• Chilean moms growing support for medical marijuana

    Yesterday

    SANTIAGO, Chile (AP) — Paulina Bobadilla was beyond desperate. The drugs no longer stopped her daughter's epileptic seizures and the little girl had become so numb to pain, she would tear off her own fingernails and leave her small fingers bleeding. Bobadilla was driving on a mountain road with Javiera, intent on ending it all by steering their car off a cliff. "All I wanted to do was to die along with her," the 34-year-old mother recalled of that day in April 2013. "I told her: 'This is it.' But then she said, 'Mommy, I love you.' I looked at her and I knew I had to continue fighting.

  • Health care M&A leads global deal surge

    Updated: Sun, Nov 23, 2014

    In a big year for deal making, the health care industry is a standout. Large drugmakers are buying and selling businesses to control costs and deploy surplus cash. A rising stock market, tax strategies and low interest rates are also fueling the mergers and acquisitions. It's all combining to make 2014 the most active year for health care deals in at least two decades. The industry has announced about $438 billion worth of mergers and acquisitions worldwide so far, about 14 percent of the $3.2 trillion total for all industries, according to data provider Dealogic. Overall, M&A is on track for its best year since 2007, the year before the financial crisis intensified.

  • Minnesota company recalls ground beef

    Updated: Sun, Nov 23, 2014

    VADNAIS HEIGHTS, Minn. (AP) — The U.S. Department of Agriculture says Ranchers Legacy Meat Co. of Vadnais Heights is recalling 1,200 pounds of ground beef because of possible E. coli contamination. The USDA's Food Safety and Inspection Service says inspectors discovered the suspected contamination during a routine inspection. The recalled products are packaged in plastic sealed packets and contain various weights of ground beef. The beef was shipped to distributors for sale nationwide. The products, including ground beef patties and ground chuck patties, have a "use by" date of Dec. 10, 2014, and carry the establishment number of "Est. 40264" inside the USDA mark of inspection.

  • Prosecutor's 'diatribe' about marijuana ruins case

    Updated: Sun, Nov 23, 2014

    DETROIT (AP) — The evidence seemed solid in a marijuana case, but a "personal diatribe" against Michigan's medical marijuana law by an Upper Peninsula prosecutor spoiled the conviction, the state appeals court said. In a 3-0 decision, the court granted a new trial to Paul Heminger, who was convicted of growing nearly two dozen pot plants in Alger County. During her closing argument, Alger County prosecutor Karen Bahrman criticized the medical marijuana law and attacked the credibility of a local group, the Alger Hemp Coalition, which she said has a "vision for the country where everybody can walk around stoned.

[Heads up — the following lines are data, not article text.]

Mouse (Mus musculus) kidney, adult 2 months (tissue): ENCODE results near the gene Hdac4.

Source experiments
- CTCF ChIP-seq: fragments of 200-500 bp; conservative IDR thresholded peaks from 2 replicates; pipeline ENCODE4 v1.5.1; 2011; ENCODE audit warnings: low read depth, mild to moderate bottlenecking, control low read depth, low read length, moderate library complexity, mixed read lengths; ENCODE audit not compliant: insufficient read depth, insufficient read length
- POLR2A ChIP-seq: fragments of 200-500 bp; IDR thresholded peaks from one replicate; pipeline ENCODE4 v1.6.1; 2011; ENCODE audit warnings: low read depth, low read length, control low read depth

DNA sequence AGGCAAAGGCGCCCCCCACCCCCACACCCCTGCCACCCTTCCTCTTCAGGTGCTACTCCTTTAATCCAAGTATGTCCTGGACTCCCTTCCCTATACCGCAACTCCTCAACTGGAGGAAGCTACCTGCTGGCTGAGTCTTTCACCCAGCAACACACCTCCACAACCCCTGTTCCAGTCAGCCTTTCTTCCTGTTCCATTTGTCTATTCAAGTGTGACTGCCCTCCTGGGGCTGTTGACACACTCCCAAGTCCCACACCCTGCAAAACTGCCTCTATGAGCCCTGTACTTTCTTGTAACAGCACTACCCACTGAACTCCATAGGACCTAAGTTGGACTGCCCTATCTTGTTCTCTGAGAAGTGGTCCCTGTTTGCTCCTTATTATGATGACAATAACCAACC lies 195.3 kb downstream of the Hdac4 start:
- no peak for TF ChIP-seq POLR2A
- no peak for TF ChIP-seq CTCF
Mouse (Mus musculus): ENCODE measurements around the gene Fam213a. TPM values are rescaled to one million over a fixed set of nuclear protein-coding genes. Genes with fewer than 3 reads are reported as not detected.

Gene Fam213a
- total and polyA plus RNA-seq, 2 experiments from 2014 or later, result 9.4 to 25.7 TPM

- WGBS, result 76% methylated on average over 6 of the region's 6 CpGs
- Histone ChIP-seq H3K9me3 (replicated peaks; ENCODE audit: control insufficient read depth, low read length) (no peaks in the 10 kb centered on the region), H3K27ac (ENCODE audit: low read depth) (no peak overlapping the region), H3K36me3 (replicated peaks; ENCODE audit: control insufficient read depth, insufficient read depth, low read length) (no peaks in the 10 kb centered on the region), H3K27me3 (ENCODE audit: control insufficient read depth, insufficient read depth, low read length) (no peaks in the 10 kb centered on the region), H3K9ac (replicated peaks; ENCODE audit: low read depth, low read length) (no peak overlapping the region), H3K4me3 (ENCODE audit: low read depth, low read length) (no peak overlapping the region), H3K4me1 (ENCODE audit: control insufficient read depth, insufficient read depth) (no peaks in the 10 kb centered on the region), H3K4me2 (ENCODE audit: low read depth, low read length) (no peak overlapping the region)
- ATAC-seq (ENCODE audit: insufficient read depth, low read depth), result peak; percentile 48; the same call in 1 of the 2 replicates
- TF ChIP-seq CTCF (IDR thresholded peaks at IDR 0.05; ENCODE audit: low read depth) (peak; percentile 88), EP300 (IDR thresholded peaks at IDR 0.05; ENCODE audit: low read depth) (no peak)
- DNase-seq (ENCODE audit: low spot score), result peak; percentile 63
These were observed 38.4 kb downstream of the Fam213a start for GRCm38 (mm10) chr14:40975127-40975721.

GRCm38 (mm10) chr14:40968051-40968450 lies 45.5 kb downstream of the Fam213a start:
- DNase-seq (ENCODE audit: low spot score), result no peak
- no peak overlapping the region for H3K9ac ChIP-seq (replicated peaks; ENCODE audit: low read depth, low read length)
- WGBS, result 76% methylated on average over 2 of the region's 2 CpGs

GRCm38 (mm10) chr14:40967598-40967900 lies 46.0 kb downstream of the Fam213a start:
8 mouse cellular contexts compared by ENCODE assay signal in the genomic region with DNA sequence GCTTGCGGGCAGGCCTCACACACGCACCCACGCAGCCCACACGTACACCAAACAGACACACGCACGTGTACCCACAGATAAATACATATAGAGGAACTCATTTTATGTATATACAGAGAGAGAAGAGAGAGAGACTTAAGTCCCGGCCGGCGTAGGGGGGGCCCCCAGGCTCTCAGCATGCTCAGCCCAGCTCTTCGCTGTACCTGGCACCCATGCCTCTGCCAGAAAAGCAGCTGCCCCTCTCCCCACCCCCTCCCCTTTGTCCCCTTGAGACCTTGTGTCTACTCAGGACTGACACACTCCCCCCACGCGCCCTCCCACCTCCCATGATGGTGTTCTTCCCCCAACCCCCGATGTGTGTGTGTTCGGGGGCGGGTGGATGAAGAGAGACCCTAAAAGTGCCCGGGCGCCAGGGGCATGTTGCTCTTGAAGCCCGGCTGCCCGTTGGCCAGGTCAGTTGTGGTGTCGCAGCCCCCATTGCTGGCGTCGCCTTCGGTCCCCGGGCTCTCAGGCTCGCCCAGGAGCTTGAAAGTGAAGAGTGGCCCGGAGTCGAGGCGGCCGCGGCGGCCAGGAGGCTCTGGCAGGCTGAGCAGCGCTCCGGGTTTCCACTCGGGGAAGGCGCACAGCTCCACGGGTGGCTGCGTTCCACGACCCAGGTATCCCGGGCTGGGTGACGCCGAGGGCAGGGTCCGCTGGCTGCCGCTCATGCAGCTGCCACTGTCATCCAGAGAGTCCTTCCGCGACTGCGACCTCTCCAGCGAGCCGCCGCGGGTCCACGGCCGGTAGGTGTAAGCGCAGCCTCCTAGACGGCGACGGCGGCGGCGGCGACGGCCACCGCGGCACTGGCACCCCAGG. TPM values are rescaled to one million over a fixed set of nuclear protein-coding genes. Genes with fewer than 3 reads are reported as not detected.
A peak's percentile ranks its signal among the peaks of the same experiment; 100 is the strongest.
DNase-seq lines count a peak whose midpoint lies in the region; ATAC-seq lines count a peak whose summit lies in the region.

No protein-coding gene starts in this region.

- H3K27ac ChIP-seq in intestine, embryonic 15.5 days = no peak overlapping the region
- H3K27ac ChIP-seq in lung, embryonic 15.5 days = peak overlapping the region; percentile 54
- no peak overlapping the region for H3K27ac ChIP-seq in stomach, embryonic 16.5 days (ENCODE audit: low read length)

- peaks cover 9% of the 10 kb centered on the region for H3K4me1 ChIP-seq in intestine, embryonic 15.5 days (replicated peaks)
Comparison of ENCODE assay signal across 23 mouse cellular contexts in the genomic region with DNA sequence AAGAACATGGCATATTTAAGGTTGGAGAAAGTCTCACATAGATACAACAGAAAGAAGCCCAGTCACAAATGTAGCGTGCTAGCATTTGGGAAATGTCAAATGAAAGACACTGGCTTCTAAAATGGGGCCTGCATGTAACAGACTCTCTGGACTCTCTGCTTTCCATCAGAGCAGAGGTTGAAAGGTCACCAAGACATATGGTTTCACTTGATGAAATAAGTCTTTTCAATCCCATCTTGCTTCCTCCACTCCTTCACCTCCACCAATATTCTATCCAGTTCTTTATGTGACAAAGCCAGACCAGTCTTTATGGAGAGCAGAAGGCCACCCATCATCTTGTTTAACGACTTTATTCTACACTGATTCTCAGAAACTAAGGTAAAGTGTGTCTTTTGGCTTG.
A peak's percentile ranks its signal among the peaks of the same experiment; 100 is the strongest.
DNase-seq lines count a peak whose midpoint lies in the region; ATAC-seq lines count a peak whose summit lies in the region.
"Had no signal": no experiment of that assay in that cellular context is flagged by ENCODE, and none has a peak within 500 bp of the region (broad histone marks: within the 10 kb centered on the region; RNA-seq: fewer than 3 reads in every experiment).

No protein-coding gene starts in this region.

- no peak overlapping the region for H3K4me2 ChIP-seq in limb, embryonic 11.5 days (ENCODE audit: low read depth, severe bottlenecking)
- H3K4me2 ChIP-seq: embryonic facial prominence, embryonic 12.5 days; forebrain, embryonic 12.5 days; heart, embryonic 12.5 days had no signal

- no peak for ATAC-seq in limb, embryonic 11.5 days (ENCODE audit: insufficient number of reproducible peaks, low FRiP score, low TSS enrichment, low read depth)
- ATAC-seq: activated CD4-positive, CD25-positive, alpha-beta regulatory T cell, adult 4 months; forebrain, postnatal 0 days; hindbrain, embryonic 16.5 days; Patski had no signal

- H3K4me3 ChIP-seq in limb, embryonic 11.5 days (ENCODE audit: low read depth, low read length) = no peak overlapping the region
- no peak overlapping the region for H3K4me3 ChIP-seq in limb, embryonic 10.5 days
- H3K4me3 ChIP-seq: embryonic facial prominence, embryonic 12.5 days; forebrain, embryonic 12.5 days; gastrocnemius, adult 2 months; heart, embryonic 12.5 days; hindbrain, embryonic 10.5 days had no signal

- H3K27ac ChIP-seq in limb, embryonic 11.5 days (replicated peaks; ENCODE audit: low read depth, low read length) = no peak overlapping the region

• Health officials give advice on travel to Africa

    Updated: Sun, Nov 23, 2014

    BISMARCK, N.D. (AP) — North Dakota health officials have put together a set of guidelines to advice individuals traveling to Ebola-affected nations in West Africa. Officials say people traveling to Guinea, Sierra Leone, Mali or Liberia should inform the Department of Health about their plans prior to traveling. Officials also ask that individuals coordinate their travel with a well-established group that routinely operates in those countries. Upon returning to North Dakota, travelers should follow all protocols issued by the Centers for Disease Control and Prevention. Officials add residents should contact the Health Department as soon as they return to the state to coordinate their 21-day monitoring period.

  • Brother: Mental illness factor in deaths of family

    Updated: Sun, Nov 23, 2014

    SALT LAKE CITY (AP) — When relatives came into the home where five members of one Utah family were found dead in September, it looked like they'd been preparing for a long trip, leaving bowls out with extra food for their cats. Family members found something else in 14-year-old Benson's room, his uncle said Friday: A letter to the boy's best friend saying goodbye. "It basically indicated that he knew one day he'd be found dead," Jacob Strack said. Benson was found Sept. 27 along with his parents, Benjamin and Kristi Strack, and two of his siblings. Relatives believe the deaths were planned and mental illness was a factor, said Jacob Strack, who is Benjamin Strack's brother and is acting as family spokesman.